Theatre Lighting Design: A 7-part Hub Series -- Part 5: Hang and Focus
Hub Series Table of Contents
Welcome to part 5 of the series where I will be talking about the most technical aspect of lighting design. It's during this phase where you finally get to put your hands (or the hands of your techs) on the instruments themselves and start to make the vision a reality. Up until now, everything has been conceptual. Now it's time to play. But don't be misled; this 'play' is a lot of hard work, especially if you only have a matter of a few hours to get everything done (and that's usually the case). For the purpose of this article, we will assume you have a Master Electrician and a small crew of technicians on the most basic level.
By this time, the LD has already given all his/her paperwork to the Assistant Lighting Designer (ALD) or Master Electrician (ME), usually the latter (see previous articles for abbreviation definitions from here forward). On the day of Hang/Focus, it is up to the Master Electrician to designate duties to the technicians. In fact, the Lighting Designer usually need not even be present for the process if s/he did his/her job right with the paperwork. Personally, I like to be present – not to micro-manage, but to watch the process and lend an extra set of hands, but especially to be present in case the ME has any questions. Typically, the ME will assign the cut sheet to a technician who takes the sheet, matches the appropriate gels with the appropriate frames, and organizes them for the focus portion of the day. The process is often different in terms of touring shows as the gels and frames are commonly left in their respective instruments, replaced only when necessary. For the sake of this series, we are focusing specifically on non-tour houses. The next step typically involves the ME grabbing the plot and channel hookup, a scale rule, and a measuring tape. S/He then marks out the areas on the stage (1, 2, 3, etc.) and is ready to start the hang. S/He assigns a tech a crescent wrench and a ladder (or if lucky, a power-lift).
This should have been covered in Paperwork, but I'm a slacker. The reason it should have been covered in paperwork is because it is information you need to know before you can decide where to put specific instruments and which instruments to select appropriate to the space... so I guess it could have been more explained under the Instruments article, now that I think about it. Anyway, those are done and now we're here. So... photometrics.
Photometrics encompasses all the statistics and mathematics of light and its sources. You need to know how to calculate candlepower (candela) or lumens (two different measurements of light), size of light pool at a given distance, the effect of each instrument, etc. First, let's define candlepower and lumens. As I stated, they are both measurements of light intensity. However, candlepower is the measurement of the peak intensity at the brightest spot in the light beam. Candlepower takes into account not only the light, but the result of the reflector and refractor(s) as well. It is all this into one peak point.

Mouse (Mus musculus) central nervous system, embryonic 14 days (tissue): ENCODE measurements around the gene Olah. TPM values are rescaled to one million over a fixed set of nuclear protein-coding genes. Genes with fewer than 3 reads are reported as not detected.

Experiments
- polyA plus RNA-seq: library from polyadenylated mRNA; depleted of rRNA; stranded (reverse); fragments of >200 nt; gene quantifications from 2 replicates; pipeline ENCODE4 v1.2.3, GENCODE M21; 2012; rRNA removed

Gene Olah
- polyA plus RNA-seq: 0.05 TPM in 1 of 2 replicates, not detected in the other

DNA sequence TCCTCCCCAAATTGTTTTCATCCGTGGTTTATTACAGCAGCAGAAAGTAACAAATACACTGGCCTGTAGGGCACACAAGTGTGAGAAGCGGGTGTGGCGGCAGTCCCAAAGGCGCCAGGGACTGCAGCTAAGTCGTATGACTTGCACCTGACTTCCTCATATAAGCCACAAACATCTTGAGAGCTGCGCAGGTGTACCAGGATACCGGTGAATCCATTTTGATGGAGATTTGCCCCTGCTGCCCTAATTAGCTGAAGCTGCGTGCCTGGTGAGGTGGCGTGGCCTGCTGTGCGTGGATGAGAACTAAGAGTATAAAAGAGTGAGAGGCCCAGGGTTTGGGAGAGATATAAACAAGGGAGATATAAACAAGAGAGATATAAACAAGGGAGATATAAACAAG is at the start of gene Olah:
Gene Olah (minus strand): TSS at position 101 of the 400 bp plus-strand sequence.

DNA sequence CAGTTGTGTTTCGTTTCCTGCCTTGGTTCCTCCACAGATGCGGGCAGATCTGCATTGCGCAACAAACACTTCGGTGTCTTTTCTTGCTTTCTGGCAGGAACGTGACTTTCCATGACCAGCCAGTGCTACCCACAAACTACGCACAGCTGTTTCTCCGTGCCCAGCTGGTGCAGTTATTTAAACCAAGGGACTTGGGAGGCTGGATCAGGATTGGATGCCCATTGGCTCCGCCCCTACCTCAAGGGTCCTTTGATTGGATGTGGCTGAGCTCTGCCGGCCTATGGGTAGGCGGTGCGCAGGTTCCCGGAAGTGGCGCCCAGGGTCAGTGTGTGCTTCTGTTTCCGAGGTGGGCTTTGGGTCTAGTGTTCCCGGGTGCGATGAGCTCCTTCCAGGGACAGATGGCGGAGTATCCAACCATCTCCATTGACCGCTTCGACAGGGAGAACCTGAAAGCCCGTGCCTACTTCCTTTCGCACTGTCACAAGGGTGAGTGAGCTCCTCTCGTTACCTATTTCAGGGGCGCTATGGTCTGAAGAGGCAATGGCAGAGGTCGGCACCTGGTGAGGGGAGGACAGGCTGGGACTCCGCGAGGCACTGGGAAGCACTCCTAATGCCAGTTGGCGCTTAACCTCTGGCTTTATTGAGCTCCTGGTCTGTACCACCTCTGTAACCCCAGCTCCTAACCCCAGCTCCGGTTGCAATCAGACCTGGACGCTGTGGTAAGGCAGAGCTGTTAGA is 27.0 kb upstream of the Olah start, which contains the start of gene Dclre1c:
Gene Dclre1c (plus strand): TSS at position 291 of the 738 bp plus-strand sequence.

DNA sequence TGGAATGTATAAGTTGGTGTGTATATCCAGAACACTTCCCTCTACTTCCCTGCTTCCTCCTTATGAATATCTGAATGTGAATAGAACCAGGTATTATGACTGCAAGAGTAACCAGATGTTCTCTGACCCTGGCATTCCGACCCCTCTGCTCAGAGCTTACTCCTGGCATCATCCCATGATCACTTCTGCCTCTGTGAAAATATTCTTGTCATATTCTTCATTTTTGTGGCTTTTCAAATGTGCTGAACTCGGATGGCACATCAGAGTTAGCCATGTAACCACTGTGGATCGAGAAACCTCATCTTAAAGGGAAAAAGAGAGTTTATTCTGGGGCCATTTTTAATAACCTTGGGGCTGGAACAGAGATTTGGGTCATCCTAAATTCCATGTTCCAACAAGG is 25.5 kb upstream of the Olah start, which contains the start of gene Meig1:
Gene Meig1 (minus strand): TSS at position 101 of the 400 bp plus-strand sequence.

Lumens is the measurement of the entire light output. To better explain, it is the measurement of the light intensity from the source, ignoring beam focus.
There is no direct correlation between the two. You can have higher lumens than candlepower and vice versa.
Knowing this, you can now apply the “inverse square law” to determine intensity at your target area based on the type of instrument in use. Note, however, that if using a color filter, this will alter the light output. When using the swatch book for gels, there is a graph and a percentage to show you how much light you will lose by using each gel color. Rosco 80, for example, is extremely dark blue and will eat a lot of your intensity.
There is one more term you need to know, and this is possibly the most important – Foot Candle. You can look up the definition but if you're not familiar, your head may implode so I am going to simplify it for you. Knowing the definition of lumen and of candlepower, we can apply that to the definition of foot candle. A foot candle is the light intensity of an object one foot away from the hypothetical source given that such a source is one candle in a 1-foot radius sphere. Let's simplify that even more... a foot candle is the light intensity at your target area. Period. It is the measurement of light that you want to take while standing on the stage. It is important to note, also, that the foot candle has become obsolete. However, it is still used in American theatre and is very valuable to the designer.